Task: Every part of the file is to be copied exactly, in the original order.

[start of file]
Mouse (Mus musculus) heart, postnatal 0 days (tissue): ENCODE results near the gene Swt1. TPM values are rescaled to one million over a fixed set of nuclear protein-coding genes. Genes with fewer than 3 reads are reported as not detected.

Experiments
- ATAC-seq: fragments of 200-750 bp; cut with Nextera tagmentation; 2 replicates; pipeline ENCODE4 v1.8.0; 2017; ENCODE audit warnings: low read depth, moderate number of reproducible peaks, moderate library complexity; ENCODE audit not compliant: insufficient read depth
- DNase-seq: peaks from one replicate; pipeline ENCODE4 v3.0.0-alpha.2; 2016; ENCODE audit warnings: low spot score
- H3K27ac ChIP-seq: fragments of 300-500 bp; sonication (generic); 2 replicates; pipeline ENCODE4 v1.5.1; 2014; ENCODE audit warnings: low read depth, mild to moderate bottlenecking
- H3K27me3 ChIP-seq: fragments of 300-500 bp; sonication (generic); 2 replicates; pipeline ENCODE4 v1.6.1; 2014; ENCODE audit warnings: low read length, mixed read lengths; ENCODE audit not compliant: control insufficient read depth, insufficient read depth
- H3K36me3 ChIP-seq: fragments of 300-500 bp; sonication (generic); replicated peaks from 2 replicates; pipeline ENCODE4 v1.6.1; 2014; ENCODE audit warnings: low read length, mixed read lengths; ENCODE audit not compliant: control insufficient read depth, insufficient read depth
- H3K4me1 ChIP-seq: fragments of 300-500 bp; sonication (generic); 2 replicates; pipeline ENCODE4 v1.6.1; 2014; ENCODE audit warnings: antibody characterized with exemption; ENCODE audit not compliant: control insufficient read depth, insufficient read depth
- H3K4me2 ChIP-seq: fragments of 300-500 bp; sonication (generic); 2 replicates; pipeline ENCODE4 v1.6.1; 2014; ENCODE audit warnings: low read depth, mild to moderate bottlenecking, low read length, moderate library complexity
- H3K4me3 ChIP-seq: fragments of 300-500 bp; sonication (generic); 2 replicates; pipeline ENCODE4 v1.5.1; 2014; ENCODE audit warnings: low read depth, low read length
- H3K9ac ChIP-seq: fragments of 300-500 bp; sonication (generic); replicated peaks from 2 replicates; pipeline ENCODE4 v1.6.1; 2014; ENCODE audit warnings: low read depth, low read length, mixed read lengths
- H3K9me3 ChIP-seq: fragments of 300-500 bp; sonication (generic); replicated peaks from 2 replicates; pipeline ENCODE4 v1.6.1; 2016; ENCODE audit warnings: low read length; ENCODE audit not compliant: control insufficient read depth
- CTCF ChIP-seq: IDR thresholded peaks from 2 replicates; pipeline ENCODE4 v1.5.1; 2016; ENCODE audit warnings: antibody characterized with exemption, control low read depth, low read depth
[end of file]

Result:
Mouse (Mus musculus) heart, postnatal 0 days (tissue): ENCODE results near the gene Swt1. TPM values are rescaled to one million over a fixed set of nuclear protein-coding genes. Genes with fewer than 3 reads are reported as not detected.

Experiments
- ATAC-seq: fragments of 200-750 bp; cut with Nextera tagmentation; 2 replicates; pipeline ENCODE4 v1.8.0; 2017; ENCODE audit warnings: low read depth, moderate number of reproducible peaks, moderate library complexity; ENCODE audit not compliant: insufficient read depth
- DNase-seq: peaks from one replicate; pipeline ENCODE4 v3.0.0-alpha.2; 2016; ENCODE audit warnings: low spot score
- H3K27ac ChIP-seq: fragments of 300-500 bp; sonication (generic); 2 replicates; pipeline ENCODE4 v1.5.1; 2014; ENCODE audit warnings: low read depth, mild to moderate bottlenecking
- H3K27me3 ChIP-seq: fragments of 300-500 bp; sonication (generic); 2 replicates; pipeline ENCODE4 v1.6.1; 2014; ENCODE audit warnings: low read length, mixed read lengths; ENCODE audit not compliant: control insufficient read depth, insufficient read depth
- H3K36me3 ChIP-seq: fragments of 300-500 bp; sonication (generic); replicated peaks from 2 replicates; pipeline ENCODE4 v1.6.1; 2014; ENCODE audit warnings: low read length, mixed read lengths; ENCODE audit not compliant: control insufficient read depth, insufficient read depth
- H3K4me1 ChIP-seq: fragments of 300-500 bp; sonication (generic); 2 replicates; pipeline ENCODE4 v1.6.1; 2014; ENCODE audit warnings: antibody characterized with exemption; ENCODE audit not compliant: control insufficient read depth, insufficient read depth
- H3K4me2 ChIP-seq: fragments of 300-500 bp; sonication (generic); 2 replicates; pipeline ENCODE4 v1.6.1; 2014; ENCODE audit warnings: low read depth, mild to moderate bottlenecking, low read length, moderate library complexity
- H3K4me3 ChIP-seq: fragments of 300-500 bp; sonication (generic); 2 replicates; pipeline ENCODE4 v1.5.1; 2014; ENCODE audit warnings: low read depth, low read length
- H3K9ac ChIP-seq: fragments of 300-500 bp; sonication (generic); replicated peaks from 2 replicates; pipeline ENCODE4 v1.6.1; 2014; ENCODE audit warnings: low read depth, low read length, mixed read lengths
- H3K9me3 ChIP-seq: fragments of 300-500 bp; sonication (generic); replicated peaks from 2 replicates; pipeline ENCODE4 v1.6.1; 2016; ENCODE audit warnings: low read length; ENCODE audit not compliant: control insufficient read depth
- CTCF ChIP-seq: IDR thresholded peaks from 2 replicates; pipeline ENCODE4 v1.5.1; 2016; ENCODE audit warnings: antibody characterized with exemption, control low read depth, low read depth